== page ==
Think about the last time you saw a news story about an organization in trouble. If the company representative answered questions with “no comment,” how did it make you feel? What assumptions did you make? You might have felt they were hiding something, right? Did you decide for yourself what was probably going on?
There is no such thing as saying nothing. Silence sends its own message.
We often delay communicating about a change until we have perfect alignment and all facts in order. We believe the risk of a misstep is too high if we start too early. But if we’re always communicating — whether we intend to or not – that means we’re always assuming risk.
And, often, silence holds the greater risk. It leaves room for the imagination. Small, incomplete, or irrelevant facts fill the space where the truth should be. People’s biases and interests color their versions of the story. Often, by the time we decide to send an accurate message and set a course in the right direction, it’s too late – people have already decided what they believe is happening.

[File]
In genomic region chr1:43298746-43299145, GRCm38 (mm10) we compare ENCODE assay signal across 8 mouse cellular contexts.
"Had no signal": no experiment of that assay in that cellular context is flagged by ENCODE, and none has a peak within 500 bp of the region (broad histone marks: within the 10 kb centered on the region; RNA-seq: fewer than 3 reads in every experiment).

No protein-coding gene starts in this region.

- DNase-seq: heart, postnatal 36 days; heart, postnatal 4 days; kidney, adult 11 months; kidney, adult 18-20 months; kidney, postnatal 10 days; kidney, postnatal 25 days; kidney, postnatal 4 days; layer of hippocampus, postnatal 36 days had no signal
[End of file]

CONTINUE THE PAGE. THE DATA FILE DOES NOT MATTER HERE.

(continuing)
Doing it right starts early, and it starts from the top. Ahead of any significant change project, we must get leadership aligned. We do this with our clients using a simple message framework. A group of leaders and sponsors distills the initiative into four key words, which represent the challenge, the solution, the approach and the result. The four words help each member of the leadership team tell the story with consistency and passion. As they do so, the story cascades to all the groups affected by the change.
Doing this early is especially critical when we have a large, complex project. People sense something big coming – they want to know why it’s happening and exactly how it will impact them. In that case, we want leaders, sponsors and other key stakeholders on-message and ready to walk through the story as soon as possible. The more complexity, and the more stakeholders, the greater the challenge. There’s nothing like multiple versions of a message to push a project off the rails. The sooner we move the story through the organization, and get local team leaders and change agents ready to consistently tell the right story, the less risk. We are filling the information gap before it has a chance to grow and become an obstacle. Getting ahead of that gap keeps everyone grounded in accurate information and moving in the right direction.
This simple but critical process – creating an accurate, consistent and compelling story – sets your project on the right course. And it’s much less risky than the sound of silence.